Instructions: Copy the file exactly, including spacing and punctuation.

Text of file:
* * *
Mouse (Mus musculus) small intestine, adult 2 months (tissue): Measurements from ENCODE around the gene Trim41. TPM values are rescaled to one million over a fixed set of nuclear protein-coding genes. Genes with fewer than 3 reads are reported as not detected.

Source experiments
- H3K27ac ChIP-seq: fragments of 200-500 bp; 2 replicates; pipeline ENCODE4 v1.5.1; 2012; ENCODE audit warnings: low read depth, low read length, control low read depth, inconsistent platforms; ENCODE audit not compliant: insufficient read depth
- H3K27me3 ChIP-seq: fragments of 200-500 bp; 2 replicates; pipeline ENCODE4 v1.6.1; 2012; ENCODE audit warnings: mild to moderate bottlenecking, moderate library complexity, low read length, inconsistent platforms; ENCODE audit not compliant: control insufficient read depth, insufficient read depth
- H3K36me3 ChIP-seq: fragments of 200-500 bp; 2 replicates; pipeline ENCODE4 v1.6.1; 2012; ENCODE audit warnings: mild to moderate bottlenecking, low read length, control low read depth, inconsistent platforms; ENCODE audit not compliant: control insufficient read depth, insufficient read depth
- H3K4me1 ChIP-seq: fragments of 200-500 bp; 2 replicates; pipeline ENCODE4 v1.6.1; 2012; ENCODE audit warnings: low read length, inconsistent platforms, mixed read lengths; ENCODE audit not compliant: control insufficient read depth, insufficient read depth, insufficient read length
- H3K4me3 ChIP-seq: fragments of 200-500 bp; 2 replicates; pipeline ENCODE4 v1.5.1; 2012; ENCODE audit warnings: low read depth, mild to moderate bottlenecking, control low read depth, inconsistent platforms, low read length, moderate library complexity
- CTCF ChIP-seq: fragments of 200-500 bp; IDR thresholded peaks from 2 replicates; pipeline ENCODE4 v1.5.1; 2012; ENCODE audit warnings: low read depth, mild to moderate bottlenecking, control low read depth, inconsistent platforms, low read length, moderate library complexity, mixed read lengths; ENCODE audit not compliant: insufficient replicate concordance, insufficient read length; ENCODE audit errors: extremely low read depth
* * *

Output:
Mouse (Mus musculus) small intestine, adult 2 months (tissue): Measurements from ENCODE around the gene Trim41. TPM values are rescaled to one million over a fixed set of nuclear protein-coding genes. Genes with fewer than 3 reads are reported as not detected.

Source experiments
- H3K27ac ChIP-seq: fragments of 200-500 bp; 2 replicates; pipeline ENCODE4 v1.5.1; 2012; ENCODE audit warnings: low read depth, low read length, control low read depth, inconsistent platforms; ENCODE audit not compliant: insufficient read depth
- H3K27me3 ChIP-seq: fragments of 200-500 bp; 2 replicates; pipeline ENCODE4 v1.6.1; 2012; ENCODE audit warnings: mild to moderate bottlenecking, moderate library complexity, low read length, inconsistent platforms; ENCODE audit not compliant: control insufficient read depth, insufficient read depth
- H3K36me3 ChIP-seq: fragments of 200-500 bp; 2 replicates; pipeline ENCODE4 v1.6.1; 2012; ENCODE audit warnings: mild to moderate bottlenecking, low read length, control low read depth, inconsistent platforms; ENCODE audit not compliant: control insufficient read depth, insufficient read depth
- H3K4me1 ChIP-seq: fragments of 200-500 bp; 2 replicates; pipeline ENCODE4 v1.6.1; 2012; ENCODE audit warnings: low read length, inconsistent platforms, mixed read lengths; ENCODE audit not compliant: control insufficient read depth, insufficient read depth, insufficient read length
- H3K4me3 ChIP-seq: fragments of 200-500 bp; 2 replicates; pipeline ENCODE4 v1.5.1; 2012; ENCODE audit warnings: low read depth, mild to moderate bottlenecking, control low read depth, inconsistent platforms, low read length, moderate library complexity
- CTCF ChIP-seq: fragments of 200-500 bp; IDR thresholded peaks from 2 replicates; pipeline ENCODE4 v1.5.1; 2012; ENCODE audit warnings: low read depth, mild to moderate bottlenecking, control low read depth, inconsistent platforms, low read length, moderate library complexity, mixed read lengths; ENCODE audit not compliant: insufficient replicate concordance, insufficient read length; ENCODE audit errors: extremely low read depth